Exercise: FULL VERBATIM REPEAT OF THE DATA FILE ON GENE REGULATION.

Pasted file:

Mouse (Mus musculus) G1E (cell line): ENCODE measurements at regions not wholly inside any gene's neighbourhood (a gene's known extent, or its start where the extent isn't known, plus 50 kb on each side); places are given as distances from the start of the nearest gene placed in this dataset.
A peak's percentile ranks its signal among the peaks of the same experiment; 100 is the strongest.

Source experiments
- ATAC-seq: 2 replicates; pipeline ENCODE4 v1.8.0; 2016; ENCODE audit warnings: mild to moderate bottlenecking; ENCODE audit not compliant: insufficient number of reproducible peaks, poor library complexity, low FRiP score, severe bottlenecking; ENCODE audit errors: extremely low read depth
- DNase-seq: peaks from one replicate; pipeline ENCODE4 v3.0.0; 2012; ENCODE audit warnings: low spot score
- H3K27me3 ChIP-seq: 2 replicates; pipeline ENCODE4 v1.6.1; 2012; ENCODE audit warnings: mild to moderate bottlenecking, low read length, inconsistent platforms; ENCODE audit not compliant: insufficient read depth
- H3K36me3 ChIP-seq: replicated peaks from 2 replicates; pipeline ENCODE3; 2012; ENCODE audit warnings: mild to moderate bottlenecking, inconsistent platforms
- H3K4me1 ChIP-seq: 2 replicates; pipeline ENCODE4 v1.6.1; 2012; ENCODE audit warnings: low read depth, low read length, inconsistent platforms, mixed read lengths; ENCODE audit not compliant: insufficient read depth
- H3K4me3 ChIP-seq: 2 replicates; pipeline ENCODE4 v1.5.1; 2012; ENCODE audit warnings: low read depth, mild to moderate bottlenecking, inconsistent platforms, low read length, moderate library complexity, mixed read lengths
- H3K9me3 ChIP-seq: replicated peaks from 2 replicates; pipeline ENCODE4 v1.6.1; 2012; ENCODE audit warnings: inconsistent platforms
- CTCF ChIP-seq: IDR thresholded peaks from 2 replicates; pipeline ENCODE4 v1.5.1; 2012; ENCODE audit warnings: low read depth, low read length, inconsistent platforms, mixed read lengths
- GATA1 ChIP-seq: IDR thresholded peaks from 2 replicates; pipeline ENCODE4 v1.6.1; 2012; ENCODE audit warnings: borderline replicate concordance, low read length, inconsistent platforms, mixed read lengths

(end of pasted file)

Mouse (Mus musculus) G1E (cell line): ENCODE measurements at regions not wholly inside any gene's neighbourhood (a gene's known extent, or its start where the extent isn't known, plus 50 kb on each side); places are given as distances from the start of the nearest gene placed in this dataset.
A peak's percentile ranks its signal among the peaks of the same experiment; 100 is the strongest.

Source experiments
- ATAC-seq: 2 replicates; pipeline ENCODE4 v1.8.0; 2016; ENCODE audit warnings: mild to moderate bottlenecking; ENCODE audit not compliant: insufficient number of reproducible peaks, poor library complexity, low FRiP score, severe bottlenecking; ENCODE audit errors: extremely low read depth
- DNase-seq: peaks from one replicate; pipeline ENCODE4 v3.0.0; 2012; ENCODE audit warnings: low spot score
- H3K27me3 ChIP-seq: 2 replicates; pipeline ENCODE4 v1.6.1; 2012; ENCODE audit warnings: mild to moderate bottlenecking, low read length, inconsistent platforms; ENCODE audit not compliant: insufficient read depth
- H3K36me3 ChIP-seq: replicated peaks from 2 replicates; pipeline ENCODE3; 2012; ENCODE audit warnings: mild to moderate bottlenecking, inconsistent platforms
- H3K4me1 ChIP-seq: 2 replicates; pipeline ENCODE4 v1.6.1; 2012; ENCODE audit warnings: low read depth, low read length, inconsistent platforms, mixed read lengths; ENCODE audit not compliant: insufficient read depth
- H3K4me3 ChIP-seq: 2 replicates; pipeline ENCODE4 v1.5.1; 2012; ENCODE audit warnings: low read depth, mild to moderate bottlenecking, inconsistent platforms, low read length, moderate library complexity, mixed read lengths
- H3K9me3 ChIP-seq: replicated peaks from 2 replicates; pipeline ENCODE4 v1.6.1; 2012; ENCODE audit warnings: inconsistent platforms
- CTCF ChIP-seq: IDR thresholded peaks from 2 replicates; pipeline ENCODE4 v1.5.1; 2012; ENCODE audit warnings: low read depth, low read length, inconsistent platforms, mixed read lengths
- GATA1 ChIP-seq: IDR thresholded peaks from 2 replicates; pipeline ENCODE4 v1.6.1; 2012; ENCODE audit warnings: borderline replicate concordance, low read length, inconsistent platforms, mixed read lengths